Baker making cloud of flour dust with hands while kneading dough

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Bakers are 83 times more likely to suffer from work-related asthma than other professions, according to a study by dust and extraction firm Extraction Solutions.

As a result, the study ranked bakers and flour confectioners as the most dangerous occupation in the UK when it comes to workplace illness, ahead of vehicle paint technicians, plant and machine operatives and chemical process operatives.

Bakers are at particular risk of asthma owing to the inhalation of flour dust and enzymes, according to the Health and Safety Executive (HSE), which notes that dust clouds can arise from throwing flour, disposing of empty flour bags and brushing. Bag emptying, sieving, dough making, and dusting tasks all create a lot of dust.

They have an illness incidence rate 18.2 times the norm, Extraction Solutions added, when accounting for dermatitis, mental ill health, musculoskeletal problems and sickness absence as well as asthma.

The statistics were collected from the HSE index of ill health and the dermatitis and asthma relative incidence rate ratio was calculated by dividing the rate per 100,000 by the average for each incidence.

The Federation of Bakers, which recently published revised guidance on dust control in bakeries, describes respiratory exposure to flour and ingredients dusts as one of the most significant occupational health risks in the bakery industry.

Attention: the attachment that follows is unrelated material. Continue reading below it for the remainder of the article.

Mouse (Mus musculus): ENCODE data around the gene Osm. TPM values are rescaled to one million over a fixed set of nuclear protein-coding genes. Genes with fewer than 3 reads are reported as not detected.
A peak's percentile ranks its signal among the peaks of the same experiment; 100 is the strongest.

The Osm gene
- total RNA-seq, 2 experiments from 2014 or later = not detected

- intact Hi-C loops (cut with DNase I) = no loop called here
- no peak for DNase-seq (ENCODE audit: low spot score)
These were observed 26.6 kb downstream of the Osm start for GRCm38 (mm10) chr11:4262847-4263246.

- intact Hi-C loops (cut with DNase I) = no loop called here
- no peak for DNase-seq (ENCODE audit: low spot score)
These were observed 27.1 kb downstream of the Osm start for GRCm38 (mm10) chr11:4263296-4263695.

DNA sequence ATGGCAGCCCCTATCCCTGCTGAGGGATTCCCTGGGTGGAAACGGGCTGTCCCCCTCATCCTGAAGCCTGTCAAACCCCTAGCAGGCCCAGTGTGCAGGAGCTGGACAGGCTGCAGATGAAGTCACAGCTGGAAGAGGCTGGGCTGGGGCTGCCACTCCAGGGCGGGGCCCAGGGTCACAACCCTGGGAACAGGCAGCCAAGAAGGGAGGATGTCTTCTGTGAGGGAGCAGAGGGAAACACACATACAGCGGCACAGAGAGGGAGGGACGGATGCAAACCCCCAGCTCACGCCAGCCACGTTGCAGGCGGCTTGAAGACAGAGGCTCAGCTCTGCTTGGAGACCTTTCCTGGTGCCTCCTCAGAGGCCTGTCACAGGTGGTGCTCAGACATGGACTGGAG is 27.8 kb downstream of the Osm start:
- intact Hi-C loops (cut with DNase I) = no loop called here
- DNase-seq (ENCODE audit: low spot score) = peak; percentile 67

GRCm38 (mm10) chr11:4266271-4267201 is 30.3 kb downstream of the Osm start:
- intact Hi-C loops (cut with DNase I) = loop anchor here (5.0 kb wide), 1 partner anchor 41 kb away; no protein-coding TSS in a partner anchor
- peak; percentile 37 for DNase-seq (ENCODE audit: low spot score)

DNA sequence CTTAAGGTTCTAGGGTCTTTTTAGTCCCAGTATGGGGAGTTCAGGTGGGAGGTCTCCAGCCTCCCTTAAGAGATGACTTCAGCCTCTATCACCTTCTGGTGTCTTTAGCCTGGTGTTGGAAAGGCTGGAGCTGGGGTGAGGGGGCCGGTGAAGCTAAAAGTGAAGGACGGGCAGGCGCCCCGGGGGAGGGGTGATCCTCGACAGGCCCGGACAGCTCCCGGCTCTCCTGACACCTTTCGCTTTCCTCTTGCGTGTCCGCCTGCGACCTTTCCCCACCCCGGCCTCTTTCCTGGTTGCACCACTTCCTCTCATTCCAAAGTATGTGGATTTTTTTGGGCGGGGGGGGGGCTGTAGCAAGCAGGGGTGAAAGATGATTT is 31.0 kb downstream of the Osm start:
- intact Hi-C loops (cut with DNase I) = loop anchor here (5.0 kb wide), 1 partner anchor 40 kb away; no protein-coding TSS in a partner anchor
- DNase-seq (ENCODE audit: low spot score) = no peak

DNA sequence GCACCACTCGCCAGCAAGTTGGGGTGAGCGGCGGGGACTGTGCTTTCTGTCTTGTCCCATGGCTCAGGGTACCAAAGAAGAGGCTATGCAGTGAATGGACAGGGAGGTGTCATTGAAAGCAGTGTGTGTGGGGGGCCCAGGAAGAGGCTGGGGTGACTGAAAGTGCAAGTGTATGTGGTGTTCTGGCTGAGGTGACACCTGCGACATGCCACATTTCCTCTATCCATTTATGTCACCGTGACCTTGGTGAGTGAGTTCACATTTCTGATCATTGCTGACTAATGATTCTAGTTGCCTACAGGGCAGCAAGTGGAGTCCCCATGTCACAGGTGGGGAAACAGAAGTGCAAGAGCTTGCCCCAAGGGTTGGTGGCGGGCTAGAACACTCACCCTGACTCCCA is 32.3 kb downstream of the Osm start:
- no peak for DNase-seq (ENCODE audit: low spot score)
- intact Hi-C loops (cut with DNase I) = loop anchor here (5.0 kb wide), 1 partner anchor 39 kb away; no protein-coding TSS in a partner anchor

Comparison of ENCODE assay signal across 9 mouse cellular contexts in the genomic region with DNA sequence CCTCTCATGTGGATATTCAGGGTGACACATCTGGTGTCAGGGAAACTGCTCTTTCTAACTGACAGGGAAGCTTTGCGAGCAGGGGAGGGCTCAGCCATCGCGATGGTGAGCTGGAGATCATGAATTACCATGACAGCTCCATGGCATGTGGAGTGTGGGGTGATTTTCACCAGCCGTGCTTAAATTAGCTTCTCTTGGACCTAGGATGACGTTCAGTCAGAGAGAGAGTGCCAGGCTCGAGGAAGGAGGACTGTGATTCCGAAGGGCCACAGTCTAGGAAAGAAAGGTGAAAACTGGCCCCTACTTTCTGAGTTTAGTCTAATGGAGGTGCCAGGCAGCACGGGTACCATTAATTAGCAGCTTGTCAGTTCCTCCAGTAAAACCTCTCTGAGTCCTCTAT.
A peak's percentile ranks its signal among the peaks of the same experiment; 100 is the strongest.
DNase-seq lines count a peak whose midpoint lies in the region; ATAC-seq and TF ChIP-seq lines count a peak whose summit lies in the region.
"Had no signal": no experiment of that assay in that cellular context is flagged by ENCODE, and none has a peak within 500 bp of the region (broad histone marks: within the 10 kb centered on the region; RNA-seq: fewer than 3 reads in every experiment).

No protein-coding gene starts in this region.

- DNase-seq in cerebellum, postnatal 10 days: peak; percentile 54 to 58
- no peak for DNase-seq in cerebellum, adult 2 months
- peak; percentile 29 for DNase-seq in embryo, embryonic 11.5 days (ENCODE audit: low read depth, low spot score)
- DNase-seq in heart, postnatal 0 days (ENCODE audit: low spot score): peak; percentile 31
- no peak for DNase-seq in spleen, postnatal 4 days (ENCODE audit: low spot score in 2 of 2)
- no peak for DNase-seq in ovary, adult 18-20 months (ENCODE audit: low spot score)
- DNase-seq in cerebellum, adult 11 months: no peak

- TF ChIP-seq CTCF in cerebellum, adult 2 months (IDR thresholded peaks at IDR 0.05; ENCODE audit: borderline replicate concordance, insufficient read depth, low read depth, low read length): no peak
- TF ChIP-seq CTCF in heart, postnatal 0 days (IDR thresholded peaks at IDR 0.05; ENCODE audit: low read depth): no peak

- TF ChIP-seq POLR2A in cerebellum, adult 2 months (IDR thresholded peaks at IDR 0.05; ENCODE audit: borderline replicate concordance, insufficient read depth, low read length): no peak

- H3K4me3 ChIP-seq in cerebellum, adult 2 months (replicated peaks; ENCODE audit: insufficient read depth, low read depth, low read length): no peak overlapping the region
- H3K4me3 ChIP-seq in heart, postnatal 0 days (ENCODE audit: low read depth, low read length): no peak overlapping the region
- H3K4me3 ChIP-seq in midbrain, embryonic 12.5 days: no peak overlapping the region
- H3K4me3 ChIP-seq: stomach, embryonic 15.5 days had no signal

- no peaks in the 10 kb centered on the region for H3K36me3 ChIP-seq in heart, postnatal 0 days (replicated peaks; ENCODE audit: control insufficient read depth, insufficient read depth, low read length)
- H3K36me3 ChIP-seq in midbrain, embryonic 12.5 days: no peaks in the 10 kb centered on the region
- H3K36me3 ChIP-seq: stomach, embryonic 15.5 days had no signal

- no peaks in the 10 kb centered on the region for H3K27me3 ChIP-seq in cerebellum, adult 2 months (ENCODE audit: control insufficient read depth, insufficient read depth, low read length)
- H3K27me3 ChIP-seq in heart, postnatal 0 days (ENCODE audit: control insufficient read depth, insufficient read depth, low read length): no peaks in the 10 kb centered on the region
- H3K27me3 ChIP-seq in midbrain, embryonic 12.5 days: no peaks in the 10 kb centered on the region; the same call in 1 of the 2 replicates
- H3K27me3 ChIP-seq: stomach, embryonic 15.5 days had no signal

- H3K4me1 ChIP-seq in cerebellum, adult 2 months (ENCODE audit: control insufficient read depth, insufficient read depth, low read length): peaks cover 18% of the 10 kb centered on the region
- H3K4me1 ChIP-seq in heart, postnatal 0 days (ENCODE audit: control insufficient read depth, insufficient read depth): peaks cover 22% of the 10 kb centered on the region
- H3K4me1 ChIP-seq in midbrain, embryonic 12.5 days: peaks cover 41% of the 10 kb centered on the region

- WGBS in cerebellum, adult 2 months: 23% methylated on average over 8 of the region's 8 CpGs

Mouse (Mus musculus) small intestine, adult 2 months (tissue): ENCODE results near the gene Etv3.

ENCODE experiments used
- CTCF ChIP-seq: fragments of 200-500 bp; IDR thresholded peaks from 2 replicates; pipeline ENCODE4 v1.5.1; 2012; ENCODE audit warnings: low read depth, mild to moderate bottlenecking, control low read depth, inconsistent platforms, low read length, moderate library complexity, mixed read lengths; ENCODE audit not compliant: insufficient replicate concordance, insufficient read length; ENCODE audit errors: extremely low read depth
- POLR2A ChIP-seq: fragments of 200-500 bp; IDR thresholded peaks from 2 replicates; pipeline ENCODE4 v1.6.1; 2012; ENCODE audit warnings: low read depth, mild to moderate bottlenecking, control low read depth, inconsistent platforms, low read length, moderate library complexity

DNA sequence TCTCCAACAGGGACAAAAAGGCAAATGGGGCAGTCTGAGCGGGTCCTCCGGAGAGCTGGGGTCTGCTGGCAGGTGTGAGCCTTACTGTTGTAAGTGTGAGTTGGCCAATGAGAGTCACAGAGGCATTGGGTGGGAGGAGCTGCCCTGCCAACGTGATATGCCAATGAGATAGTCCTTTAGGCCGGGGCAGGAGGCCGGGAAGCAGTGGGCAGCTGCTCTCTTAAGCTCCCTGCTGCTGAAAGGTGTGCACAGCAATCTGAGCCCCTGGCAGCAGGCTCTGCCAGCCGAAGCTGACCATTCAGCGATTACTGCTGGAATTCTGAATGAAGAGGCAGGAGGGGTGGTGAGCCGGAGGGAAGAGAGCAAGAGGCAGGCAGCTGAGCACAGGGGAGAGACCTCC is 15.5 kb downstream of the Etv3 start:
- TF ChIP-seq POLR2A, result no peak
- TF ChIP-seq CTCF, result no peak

Bakeries were even targeted by the HSE in a dust inspection drive in 2019 which examined the measures put in place to protect workers’ lungs from the likes of flour dust.

“Cooks, bakers, hairdressers and beauticians will often forgo the necessary PPE as the risk isn’t necessarily an immediate threat to life. However, over time the contact with and inhaling of low-risk chemicals and irritants will eventually result in the higher rates of incidents seen in these results,” Extraction Solutions said.

“Overall, these statistics emphasise that workers and employers need to stay vigilant of any potential risks in the workplace and have the necessary extraction systems in place. Length of exposure should also be just as important as the immediate harm posed by a chemical or irritant when evaluating the safety of your workplace.”

To find out more about the risks of flour dust, read our feature: ‘Flour dust: a danger that can’t be ignored’.